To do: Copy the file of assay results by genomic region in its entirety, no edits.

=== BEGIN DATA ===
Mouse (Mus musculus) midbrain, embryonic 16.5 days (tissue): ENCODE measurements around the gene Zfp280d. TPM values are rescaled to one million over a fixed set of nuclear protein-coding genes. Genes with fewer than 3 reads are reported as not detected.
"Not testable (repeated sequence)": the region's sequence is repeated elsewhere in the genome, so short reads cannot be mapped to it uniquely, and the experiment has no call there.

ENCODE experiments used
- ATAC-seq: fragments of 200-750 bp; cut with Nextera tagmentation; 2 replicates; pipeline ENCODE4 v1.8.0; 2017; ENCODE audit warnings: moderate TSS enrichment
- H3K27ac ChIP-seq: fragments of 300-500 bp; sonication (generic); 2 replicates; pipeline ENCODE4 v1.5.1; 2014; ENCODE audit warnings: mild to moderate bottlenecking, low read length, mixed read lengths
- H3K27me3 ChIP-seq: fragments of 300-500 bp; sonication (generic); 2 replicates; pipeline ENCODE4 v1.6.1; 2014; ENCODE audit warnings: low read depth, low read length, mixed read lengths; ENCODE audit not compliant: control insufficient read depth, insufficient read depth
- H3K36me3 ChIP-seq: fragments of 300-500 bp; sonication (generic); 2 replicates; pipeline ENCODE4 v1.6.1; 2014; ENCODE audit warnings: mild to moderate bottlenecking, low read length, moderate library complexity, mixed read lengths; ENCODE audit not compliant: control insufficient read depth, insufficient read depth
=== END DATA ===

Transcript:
Mouse (Mus musculus) midbrain, embryonic 16.5 days (tissue): ENCODE measurements around the gene Zfp280d. TPM values are rescaled to one million over a fixed set of nuclear protein-coding genes. Genes with fewer than 3 reads are reported as not detected.
"Not testable (repeated sequence)": the region's sequence is repeated elsewhere in the genome, so short reads cannot be mapped to it uniquely, and the experiment has no call there.

ENCODE experiments used
- ATAC-seq: fragments of 200-750 bp; cut with Nextera tagmentation; 2 replicates; pipeline ENCODE4 v1.8.0; 2017; ENCODE audit warnings: moderate TSS enrichment
- H3K27ac ChIP-seq: fragments of 300-500 bp; sonication (generic); 2 replicates; pipeline ENCODE4 v1.5.1; 2014; ENCODE audit warnings: mild to moderate bottlenecking, low read length, mixed read lengths
- H3K27me3 ChIP-seq: fragments of 300-500 bp; sonication (generic); 2 replicates; pipeline ENCODE4 v1.6.1; 2014; ENCODE audit warnings: low read depth, low read length, mixed read lengths; ENCODE audit not compliant: control insufficient read depth, insufficient read depth
- H3K36me3 ChIP-seq: fragments of 300-500 bp; sonication (generic); 2 replicates; pipeline ENCODE4 v1.6.1; 2014; ENCODE audit warnings: mild to moderate bottlenecking, low read length, moderate library complexity, mixed read lengths; ENCODE audit not compliant: control insufficient read depth, insufficient read depth